Douglass’s speech remains one of the most famous in U.S. history—and one of the most explosive.

Though many high school and college students know of this speech, they are often directed to only its most inflammatory passages, especially the paragraph beginning with Douglass’s famous rhetorical question.

But this paragraph takes up just 210 words in a speech that exceeds 10,000. One of the most important elements that gets lost in the fire of Douglass’s oft-quoted paragraph is the careful rhetorical maneuvering that precedes it.

“The signers of the Declaration of Independence were brave men,” Douglass declares early on in the speech. He continues:

They were great men too — great enough to give fame to a great age. It does not often happen to a nation to raise, at one time, such a number of truly great men. . . . They were statesmen, patriots and heroes, and for the good they did, and the principles they contended for, I will unite with you to honor their memory.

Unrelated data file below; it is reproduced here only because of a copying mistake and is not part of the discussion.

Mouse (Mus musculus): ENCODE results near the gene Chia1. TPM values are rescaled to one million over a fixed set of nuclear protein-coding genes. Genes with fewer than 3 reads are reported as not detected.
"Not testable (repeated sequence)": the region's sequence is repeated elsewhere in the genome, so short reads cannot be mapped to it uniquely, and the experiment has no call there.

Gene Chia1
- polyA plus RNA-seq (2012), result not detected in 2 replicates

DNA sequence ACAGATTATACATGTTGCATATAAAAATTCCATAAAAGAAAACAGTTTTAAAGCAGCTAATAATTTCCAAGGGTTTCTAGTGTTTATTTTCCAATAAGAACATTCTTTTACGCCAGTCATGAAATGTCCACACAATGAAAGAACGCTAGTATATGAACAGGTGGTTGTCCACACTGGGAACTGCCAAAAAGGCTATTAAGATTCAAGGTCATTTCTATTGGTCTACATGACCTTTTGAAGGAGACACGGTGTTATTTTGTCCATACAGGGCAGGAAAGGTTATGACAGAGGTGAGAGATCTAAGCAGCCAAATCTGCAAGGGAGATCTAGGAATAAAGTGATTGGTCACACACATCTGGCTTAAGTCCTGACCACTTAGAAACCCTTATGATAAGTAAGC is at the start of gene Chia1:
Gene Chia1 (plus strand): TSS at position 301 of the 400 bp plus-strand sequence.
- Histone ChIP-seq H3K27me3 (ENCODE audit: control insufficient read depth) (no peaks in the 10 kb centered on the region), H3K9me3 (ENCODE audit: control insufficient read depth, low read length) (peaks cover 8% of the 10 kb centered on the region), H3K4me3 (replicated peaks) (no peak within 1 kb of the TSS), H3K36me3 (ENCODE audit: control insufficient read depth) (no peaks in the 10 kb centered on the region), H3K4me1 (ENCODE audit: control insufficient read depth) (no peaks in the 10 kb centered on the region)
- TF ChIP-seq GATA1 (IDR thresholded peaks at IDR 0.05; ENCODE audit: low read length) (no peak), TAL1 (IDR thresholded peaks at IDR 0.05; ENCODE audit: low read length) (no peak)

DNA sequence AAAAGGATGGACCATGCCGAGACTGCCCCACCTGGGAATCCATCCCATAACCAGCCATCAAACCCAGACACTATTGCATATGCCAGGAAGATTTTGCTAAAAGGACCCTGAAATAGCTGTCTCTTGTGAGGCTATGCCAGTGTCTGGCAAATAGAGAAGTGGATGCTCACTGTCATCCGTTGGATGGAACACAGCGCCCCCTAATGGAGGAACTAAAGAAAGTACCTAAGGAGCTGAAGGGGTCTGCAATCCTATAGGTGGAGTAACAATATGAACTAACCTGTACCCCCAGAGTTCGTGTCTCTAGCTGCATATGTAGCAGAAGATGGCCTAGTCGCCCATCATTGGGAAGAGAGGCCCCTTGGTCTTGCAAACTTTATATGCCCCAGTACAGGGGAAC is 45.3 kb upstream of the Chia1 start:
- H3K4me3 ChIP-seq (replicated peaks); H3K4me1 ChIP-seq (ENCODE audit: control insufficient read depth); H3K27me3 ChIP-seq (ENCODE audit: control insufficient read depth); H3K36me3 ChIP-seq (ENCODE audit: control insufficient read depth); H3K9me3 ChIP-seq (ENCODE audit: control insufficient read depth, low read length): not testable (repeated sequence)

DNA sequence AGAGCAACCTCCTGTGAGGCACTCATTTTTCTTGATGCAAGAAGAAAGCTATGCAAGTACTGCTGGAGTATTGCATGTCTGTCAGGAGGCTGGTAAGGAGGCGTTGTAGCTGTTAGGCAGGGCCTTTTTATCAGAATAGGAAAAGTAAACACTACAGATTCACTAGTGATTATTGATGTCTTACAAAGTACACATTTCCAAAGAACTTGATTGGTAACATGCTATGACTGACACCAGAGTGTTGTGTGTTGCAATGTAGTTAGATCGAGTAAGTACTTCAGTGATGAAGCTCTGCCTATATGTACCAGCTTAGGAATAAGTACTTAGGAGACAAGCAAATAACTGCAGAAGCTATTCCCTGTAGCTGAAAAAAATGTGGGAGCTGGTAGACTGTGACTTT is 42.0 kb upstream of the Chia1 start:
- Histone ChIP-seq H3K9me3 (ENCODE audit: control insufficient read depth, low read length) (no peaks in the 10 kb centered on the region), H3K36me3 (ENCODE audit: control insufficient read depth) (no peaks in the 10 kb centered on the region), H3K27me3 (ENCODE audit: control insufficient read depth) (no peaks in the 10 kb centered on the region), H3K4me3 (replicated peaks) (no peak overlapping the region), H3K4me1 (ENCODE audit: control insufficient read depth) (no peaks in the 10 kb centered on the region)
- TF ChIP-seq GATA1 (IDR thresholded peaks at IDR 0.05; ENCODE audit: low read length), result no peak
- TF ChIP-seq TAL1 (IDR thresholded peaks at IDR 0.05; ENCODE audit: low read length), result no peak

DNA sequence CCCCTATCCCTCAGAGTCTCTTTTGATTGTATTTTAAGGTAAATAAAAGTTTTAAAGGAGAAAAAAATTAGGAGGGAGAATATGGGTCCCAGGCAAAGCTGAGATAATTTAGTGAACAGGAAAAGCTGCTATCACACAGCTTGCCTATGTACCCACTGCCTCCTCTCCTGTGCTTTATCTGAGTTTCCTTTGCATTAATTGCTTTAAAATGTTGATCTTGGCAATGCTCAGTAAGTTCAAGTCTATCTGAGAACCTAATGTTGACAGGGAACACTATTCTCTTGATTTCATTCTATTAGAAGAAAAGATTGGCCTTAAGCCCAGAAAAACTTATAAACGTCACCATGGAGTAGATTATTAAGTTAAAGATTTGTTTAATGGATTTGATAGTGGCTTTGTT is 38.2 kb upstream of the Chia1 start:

The first third of Douglass’s speech is filled with lines praising the Founding Fathers of the U.S. for their bravery, sacrifice, and love of freedom. Such moments of praise might seem completely contradictory. In fact, if I were to excerpt only the first third of Douglass’s speech, you might think it was written by a flag-waving, Independence-Day loving, U.S. patriot.

So, does Douglass’s praise of the Founding Fathers undermine his claim that U.S. history consists of “gross injustice and cruelty”?

To the contrary, the power of Douglass’s impassioned criticism of the U.S. is almost completely lost without the first third of his speech. That first third is, I think, the most rhetorically essential part of the speech, even though it does not seem to directly feed into his central argument.


 

Counterarguments introduce other points of view. Concessions admit those perspectives have some merit. And rebuttals demonstrate how one’s argument holds up despite valid objections.

 

What does it do instead? It concedes, in nearly 3,000 words, that the people of the U.S. have good reason to take pride in their country, that the signers of the Declaration of Independence were “men of honesty,” “spirit,” and “rare virtue,” who set “a glorious example” for future generations.